Many employers, especially in the professional services sector, are experiencing difficulties attracting and retaining early years talent. In this article, The KC Group explore making a difference by focusing on the first 3 months of employment.
To attract and manage talented people, employers and our clients should make sure that new recruits receive the best possible introduction to the workplace and industry from day one. In accordance with the sector’s requirements, their career paths should be well supported and clearly outlined.
What does a supported early career path look like in practice?
In addition to matching trainees with experienced professionals and promoting continuous professional development in the workplace, employers can do much more to win over new employees.
Employers should paint an accurate picture of what their apprentice’s role will entail, because today’s apprentices are entering a new and evolving work environment.
New recruits expect an authentic view of how things work in practice, and anything less is considered disingenuous.
An individual applying for an apprenticeship in accounting, for example, should be aware that while it is important to stay focused on their studies, employers will support them in allowing them time to do so, there will inevitably be busy periods when they must meet workplace demands. When demand peaks, intense working days may be necessary, although it’s not usual.
The hybrid working practices of many employers have hampered trainees’ progress, despite their desire to put the pandemic behind them.
Providing structured and informal training based on core skills and behaviours is crucial for ensuring employee success. Recruits should also develop and nurture ‘soft’ skills such as time management, delegation, and communication with clients, even in professions requiring exams for advancement.
It may be necessary for employers to focus on ‘training the trainers’ in order to ensure they are sufficiently prepared to motivate recruits and deliver the right information.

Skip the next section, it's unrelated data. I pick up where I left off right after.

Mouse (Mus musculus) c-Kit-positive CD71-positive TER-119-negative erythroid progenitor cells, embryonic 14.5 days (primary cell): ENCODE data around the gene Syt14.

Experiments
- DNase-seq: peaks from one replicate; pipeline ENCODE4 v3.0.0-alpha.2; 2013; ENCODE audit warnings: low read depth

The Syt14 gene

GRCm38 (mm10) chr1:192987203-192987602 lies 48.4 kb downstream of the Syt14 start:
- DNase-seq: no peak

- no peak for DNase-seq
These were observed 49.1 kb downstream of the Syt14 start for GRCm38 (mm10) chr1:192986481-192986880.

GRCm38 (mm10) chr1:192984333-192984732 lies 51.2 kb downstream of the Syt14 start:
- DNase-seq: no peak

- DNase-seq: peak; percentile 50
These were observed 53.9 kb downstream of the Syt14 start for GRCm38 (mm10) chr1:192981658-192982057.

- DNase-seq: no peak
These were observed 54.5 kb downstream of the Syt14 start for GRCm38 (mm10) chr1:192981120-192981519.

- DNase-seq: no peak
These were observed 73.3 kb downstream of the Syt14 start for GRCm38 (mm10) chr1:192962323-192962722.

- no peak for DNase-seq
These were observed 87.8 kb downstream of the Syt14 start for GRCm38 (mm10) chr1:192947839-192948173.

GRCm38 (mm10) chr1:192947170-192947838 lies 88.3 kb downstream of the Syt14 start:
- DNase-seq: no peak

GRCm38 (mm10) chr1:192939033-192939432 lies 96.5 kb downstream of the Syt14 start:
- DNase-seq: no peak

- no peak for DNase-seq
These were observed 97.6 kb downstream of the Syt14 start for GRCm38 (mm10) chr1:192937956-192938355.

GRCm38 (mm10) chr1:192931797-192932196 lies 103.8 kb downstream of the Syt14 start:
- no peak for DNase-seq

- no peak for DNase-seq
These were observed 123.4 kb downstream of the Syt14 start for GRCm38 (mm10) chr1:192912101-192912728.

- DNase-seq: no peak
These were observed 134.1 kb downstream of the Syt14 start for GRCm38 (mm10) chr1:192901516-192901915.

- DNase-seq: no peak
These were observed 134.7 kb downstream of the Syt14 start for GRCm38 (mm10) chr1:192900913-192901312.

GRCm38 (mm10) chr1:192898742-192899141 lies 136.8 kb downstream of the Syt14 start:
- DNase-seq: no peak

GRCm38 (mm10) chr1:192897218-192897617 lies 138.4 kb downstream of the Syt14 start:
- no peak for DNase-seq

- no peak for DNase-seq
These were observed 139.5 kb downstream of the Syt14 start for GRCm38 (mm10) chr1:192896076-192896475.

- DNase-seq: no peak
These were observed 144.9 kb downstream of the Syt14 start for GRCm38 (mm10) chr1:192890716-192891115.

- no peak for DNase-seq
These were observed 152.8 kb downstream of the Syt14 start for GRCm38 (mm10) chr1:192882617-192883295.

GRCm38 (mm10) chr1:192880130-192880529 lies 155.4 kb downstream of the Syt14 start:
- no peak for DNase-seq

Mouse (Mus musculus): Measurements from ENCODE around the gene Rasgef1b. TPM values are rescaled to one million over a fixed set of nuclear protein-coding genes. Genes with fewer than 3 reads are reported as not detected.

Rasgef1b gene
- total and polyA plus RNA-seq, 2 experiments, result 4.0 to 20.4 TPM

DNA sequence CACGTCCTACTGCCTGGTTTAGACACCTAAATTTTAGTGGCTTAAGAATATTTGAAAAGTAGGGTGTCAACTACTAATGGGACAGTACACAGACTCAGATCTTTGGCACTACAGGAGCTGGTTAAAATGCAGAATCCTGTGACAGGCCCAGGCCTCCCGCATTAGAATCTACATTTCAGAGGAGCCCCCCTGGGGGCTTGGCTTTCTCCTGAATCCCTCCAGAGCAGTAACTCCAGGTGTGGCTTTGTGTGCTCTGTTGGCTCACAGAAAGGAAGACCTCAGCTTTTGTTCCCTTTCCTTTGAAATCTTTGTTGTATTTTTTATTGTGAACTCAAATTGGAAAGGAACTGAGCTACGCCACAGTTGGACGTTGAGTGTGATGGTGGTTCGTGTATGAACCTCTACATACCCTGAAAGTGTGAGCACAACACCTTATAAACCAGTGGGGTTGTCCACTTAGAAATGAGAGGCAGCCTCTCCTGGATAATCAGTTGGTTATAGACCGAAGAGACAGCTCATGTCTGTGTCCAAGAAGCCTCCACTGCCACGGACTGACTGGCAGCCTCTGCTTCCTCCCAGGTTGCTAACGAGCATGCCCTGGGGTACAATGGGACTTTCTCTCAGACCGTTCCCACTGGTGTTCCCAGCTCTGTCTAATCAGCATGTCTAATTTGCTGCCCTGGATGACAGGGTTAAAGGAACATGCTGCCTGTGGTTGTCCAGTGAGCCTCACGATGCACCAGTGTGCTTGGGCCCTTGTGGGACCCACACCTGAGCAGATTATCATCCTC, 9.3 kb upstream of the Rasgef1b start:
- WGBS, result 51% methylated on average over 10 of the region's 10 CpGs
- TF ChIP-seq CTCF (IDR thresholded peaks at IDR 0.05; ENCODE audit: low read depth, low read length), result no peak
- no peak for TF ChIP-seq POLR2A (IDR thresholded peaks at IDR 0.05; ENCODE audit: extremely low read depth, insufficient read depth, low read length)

Regardless of what department they have joined, it’s essential that new recruits feel well-supported and receive a consistently high standard of training, whether it’s making sure the trainer is imparting the right knowledge at the right time, or making sure the Training Manager has enough time in his or her schedule to handle their additional responsibilities. In the early days, employees may leave if the support provided is inadequate.
Employee expectations have been impacted by the pandemic and online trends surrounding ‘quiet quitting’ and ‘QuitTok’. Employees in Generation Z won’t accept a workplace culture that ignores their own ideals and priorities. Recruiters in this demographic need to be aware of this culture shift and provide new recruits with a transparent view of workplace values and behaviours while also explaining the steps they are taking to nurture rising talent.
It’s critical to understand what new recruits are looking for, and contrary to what some employers might think, this isn’t just about offering well-being benefits and improving work-life balance.
A company’s corporate social responsibility and diversity, equity, and inclusion policies have become major considerations when recruiting new employees, and the company’s environmental, social, and governance (ESG) plans and targets are closely scrutinised as well. A candidate may decline a job opportunity if the company’s culture and ethos do not suit them.
It is important that employers and human resources departments make sure that their ESG credentials and opportunities to support environmental and social initiatives are well communicated throughout the recruitment and induction process.
In a time of cost-of-living crisis and flexible working models, starting a new job is always a life-changing experience. In order to feel part of a company, employees need to feel that they are part of a philosophy, a sense of purpose, and a shared set of values. In order to shape employee benefits packages and social events programmes, employers must listen to their employees.
A company’s workplace culture and practices must be attractive and fit for the future when trying to attract and retain talent. You must win over new recruits in the first 100 days if you want the organisation to succeed for years to come.